Shares in the Future

While there are many reasons to list your shares on a stock exchange, the primary ones have always been to raise capital, provide liquidity to shareholders, and elevate brand value to attract customers and talent.

The shares themselves are usually an afterthought. Once dusty certificates on the wall, today shares are simply database entries in windowless data centres, a format that optimises for liquidity and reduces logistical hassle. It’s tempting to see this as a kind of technological apogee, but that would be to diminish the role of equity as an enduring economic concept, an asset class whose form can evolve and improve with the needs and technologies of each era.

In a stakeholder-centric future, the humble share may yet come to re-invent itself once again, perhaps in unexpected ways. Some companies may begin to see their shares as potent digital assets capable of engaging even more directly with their investors and customers.

Shares in an entertainment company could serve as an entry pass to a theme park or an event. Shares in a sports apparel maker could pay you a small dividend for every 10 kilometres you run in their shoes. Owning shares in a solar company could trigger a discount on your monthly electricity bill. A unit of ownership that is both uniquely identifiable and digitally portable could take on new significance and societal value in the hands of imaginative executives.

Electronic and digital assets of all kinds, such as loyalty programme points, are already finding a place inside mobile e-wallets alongside traditional currencies and securities. This kind of convergence between the dematerialised and material economies is by no means a foregone outcome, but the opportunities it could open for capital markets are nonetheless formidable.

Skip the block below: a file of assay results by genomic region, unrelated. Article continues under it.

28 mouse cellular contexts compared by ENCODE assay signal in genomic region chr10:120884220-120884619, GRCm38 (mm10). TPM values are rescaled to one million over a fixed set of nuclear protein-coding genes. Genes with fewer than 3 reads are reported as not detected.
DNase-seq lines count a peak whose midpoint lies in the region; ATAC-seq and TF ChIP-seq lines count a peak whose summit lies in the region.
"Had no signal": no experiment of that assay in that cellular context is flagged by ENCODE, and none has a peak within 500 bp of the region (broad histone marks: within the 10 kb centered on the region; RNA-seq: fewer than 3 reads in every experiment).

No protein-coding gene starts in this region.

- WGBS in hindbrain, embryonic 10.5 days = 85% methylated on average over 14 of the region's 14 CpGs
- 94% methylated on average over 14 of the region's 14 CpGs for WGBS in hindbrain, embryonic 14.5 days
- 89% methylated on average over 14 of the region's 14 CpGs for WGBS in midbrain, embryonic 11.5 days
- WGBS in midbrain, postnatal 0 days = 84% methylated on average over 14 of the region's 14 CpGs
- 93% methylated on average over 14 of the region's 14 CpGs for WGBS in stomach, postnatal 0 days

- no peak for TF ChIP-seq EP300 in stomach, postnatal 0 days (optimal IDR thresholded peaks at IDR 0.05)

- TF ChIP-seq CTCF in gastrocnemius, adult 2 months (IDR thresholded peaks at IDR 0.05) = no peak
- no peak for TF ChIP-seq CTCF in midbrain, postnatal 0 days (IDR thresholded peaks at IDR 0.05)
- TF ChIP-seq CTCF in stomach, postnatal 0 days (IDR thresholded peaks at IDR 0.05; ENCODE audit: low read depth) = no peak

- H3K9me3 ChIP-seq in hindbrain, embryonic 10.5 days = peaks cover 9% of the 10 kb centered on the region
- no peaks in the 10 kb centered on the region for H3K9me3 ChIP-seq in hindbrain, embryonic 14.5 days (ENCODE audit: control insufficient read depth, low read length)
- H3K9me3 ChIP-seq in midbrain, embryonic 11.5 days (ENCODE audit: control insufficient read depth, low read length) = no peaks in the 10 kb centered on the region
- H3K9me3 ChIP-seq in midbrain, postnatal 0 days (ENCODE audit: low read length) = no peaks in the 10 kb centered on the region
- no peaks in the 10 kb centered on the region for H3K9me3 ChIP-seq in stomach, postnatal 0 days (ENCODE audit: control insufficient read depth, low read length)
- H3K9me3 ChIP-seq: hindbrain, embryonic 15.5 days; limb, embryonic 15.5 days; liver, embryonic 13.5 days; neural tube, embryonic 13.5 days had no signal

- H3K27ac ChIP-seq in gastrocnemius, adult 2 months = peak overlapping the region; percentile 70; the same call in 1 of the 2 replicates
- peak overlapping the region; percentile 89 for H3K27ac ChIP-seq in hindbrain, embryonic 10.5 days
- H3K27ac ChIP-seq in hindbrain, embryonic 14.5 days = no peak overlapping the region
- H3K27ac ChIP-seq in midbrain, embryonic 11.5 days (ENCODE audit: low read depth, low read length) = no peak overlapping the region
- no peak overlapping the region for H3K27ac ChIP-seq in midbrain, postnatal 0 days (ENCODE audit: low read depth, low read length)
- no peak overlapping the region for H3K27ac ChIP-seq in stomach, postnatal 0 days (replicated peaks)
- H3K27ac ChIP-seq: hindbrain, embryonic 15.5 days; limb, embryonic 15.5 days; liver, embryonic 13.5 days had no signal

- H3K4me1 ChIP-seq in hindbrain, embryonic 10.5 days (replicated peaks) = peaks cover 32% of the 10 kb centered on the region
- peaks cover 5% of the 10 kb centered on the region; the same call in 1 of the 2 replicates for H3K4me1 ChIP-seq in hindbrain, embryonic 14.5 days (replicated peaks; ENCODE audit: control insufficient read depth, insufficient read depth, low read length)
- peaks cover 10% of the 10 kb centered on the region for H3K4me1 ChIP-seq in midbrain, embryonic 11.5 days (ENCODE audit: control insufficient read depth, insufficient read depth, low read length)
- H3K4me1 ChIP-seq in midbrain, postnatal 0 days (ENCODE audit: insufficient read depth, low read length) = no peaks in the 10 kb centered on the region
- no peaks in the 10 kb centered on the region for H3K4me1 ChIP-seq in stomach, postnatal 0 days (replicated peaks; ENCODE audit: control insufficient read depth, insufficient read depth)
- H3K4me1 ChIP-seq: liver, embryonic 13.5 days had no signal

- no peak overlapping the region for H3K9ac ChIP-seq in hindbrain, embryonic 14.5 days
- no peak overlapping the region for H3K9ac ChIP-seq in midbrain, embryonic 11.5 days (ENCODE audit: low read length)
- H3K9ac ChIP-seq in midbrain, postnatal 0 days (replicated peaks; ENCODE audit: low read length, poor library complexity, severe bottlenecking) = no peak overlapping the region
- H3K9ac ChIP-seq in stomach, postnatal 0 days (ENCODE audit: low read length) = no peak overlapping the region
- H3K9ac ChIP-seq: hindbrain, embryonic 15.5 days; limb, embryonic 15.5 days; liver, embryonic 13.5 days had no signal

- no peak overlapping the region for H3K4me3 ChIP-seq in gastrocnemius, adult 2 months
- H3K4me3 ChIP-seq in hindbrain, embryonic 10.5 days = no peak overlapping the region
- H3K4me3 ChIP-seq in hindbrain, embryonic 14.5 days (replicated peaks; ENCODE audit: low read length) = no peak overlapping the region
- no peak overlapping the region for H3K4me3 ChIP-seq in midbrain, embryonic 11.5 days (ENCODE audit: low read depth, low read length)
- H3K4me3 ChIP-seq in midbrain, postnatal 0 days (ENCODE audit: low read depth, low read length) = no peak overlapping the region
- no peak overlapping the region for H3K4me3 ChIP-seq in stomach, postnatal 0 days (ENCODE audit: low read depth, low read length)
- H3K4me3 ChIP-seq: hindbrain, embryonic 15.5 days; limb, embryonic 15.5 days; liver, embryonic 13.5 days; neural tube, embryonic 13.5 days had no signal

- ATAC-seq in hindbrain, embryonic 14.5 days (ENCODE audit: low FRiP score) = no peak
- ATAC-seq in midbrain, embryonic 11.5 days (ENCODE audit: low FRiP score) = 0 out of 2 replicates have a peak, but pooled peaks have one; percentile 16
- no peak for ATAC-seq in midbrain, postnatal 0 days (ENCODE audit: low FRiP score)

Hong Kong’s Role

Hong Kong’s markets welcomed IPOs worth HK$2.4 trillion in the ten years to 2019, finishing the decade as the world’s largest listing venue by proceeds. The IPO market is a hallmark of our city’s status as a premier international financial centre, and we care deeply about its future.

Working with the industry, HKEX has enhanced its listing rules to make our markets more attractive to new economy companies, and has been working with listed companies to emphasise the importance of the role they play in connection with all their stakeholders. Plans are also in progress on new ways to allow billions of shares to move through our systems with more speed, efficiency and adaptability.

We are all entering an uncertain new normal in the wake of COVID-19. Whatever the future brings for public companies, we want to make that journey as productive for others as it has been for us. With Hong Kong’s history of resilience, reinvention and innovation, we should all be looking forward with optimism.

 

Credit: This article first appeared in ejinsight on 15 June,2020